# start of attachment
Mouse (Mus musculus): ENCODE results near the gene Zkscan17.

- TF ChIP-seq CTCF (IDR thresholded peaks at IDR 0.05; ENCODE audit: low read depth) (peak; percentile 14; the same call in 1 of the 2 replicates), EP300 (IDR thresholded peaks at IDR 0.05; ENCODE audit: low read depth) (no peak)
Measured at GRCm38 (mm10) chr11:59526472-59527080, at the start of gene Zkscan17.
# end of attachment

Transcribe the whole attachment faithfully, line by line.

Mouse (Mus musculus): ENCODE results near the gene Zkscan17.

- TF ChIP-seq CTCF (IDR thresholded peaks at IDR 0.05; ENCODE audit: low read depth) (peak; percentile 14; the same call in 1 of the 2 replicates), EP300 (IDR thresholded peaks at IDR 0.05; ENCODE audit: low read depth) (no peak)
Measured at GRCm38 (mm10) chr11:59526472-59527080, at the start of gene Zkscan17.